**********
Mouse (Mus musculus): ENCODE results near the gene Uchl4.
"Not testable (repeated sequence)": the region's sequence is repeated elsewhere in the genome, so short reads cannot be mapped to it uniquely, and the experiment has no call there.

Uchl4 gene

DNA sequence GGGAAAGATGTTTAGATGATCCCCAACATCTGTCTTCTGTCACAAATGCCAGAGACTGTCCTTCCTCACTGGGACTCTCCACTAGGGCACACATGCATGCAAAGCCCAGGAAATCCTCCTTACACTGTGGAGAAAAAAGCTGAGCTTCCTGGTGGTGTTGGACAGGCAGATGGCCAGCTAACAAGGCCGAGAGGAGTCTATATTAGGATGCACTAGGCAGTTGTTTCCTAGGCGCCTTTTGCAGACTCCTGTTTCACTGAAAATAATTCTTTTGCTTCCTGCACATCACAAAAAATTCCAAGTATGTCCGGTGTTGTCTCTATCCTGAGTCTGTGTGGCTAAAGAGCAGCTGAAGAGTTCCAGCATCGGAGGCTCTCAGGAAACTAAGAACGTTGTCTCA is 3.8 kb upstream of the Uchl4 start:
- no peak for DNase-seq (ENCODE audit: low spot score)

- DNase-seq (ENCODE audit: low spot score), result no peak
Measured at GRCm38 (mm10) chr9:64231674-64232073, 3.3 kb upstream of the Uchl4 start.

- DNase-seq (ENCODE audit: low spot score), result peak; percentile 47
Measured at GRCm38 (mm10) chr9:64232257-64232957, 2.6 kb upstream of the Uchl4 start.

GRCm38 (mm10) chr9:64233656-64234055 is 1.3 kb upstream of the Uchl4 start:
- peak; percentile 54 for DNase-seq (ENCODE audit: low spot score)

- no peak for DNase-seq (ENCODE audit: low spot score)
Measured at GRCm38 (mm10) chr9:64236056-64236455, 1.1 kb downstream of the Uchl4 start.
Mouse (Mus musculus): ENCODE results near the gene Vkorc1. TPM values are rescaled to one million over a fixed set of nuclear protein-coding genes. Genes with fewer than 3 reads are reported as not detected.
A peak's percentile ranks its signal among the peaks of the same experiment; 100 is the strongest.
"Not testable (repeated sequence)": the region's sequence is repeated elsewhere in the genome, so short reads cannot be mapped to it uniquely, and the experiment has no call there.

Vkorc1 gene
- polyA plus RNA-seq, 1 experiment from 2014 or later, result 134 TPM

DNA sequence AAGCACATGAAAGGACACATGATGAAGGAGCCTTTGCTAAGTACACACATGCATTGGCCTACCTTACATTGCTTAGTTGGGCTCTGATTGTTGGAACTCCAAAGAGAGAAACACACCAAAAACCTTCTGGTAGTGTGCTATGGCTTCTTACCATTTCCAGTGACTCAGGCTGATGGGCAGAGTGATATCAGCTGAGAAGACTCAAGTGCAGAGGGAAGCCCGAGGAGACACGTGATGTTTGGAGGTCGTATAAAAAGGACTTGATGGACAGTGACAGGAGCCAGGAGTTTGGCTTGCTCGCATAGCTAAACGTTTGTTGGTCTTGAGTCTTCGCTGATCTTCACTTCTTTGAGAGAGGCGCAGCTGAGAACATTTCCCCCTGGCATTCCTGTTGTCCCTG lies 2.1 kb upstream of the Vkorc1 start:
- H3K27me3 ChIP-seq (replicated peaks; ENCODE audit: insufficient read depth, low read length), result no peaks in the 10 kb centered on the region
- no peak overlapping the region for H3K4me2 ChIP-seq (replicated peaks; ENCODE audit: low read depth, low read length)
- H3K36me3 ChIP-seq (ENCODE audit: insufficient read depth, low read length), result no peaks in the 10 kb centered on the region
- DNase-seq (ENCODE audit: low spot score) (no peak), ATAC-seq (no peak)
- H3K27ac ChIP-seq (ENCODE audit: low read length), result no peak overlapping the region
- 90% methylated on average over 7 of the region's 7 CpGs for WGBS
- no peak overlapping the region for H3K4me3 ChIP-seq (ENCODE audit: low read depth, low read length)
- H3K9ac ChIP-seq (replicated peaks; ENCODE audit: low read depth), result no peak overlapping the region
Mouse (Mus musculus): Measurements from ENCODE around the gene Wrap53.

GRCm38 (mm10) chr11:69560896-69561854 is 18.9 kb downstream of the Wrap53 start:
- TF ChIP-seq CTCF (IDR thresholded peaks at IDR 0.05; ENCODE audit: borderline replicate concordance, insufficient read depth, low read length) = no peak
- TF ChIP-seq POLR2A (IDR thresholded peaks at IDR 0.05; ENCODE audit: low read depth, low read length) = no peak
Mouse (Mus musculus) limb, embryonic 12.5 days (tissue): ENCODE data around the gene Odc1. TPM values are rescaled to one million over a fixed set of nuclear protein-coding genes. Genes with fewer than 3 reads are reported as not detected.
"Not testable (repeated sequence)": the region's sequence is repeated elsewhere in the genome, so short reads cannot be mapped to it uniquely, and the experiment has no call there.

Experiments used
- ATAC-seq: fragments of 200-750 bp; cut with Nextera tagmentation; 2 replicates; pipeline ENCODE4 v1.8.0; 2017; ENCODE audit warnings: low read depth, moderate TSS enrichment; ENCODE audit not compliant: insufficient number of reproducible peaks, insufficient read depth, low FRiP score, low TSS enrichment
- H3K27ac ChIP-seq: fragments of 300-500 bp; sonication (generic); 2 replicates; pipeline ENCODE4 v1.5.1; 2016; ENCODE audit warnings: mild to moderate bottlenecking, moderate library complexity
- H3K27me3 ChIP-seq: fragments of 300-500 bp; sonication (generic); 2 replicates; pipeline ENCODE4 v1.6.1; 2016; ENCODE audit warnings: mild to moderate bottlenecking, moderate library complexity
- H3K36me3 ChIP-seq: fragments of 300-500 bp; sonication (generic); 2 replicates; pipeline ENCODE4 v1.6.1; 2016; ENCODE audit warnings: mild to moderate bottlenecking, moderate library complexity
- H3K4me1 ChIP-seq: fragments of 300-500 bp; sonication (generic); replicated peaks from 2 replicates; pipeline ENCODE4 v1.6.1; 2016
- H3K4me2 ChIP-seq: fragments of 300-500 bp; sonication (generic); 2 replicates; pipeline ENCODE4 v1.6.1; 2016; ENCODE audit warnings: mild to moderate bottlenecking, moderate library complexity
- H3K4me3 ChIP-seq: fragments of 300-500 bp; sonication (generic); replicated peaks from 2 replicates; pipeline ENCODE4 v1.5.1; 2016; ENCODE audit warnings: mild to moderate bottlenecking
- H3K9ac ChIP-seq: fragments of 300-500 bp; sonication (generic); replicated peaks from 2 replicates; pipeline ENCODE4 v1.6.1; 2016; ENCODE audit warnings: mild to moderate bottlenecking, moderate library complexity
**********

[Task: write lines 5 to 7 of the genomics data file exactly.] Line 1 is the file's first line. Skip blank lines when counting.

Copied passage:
- no peak for DNase-seq (ENCODE audit: low spot score)

- DNase-seq (ENCODE audit: low spot score), result no peak
Measured at GRCm38 (mm10) chr9:64231674-64232073, 3.3 kb upstream of the Uchl4 start.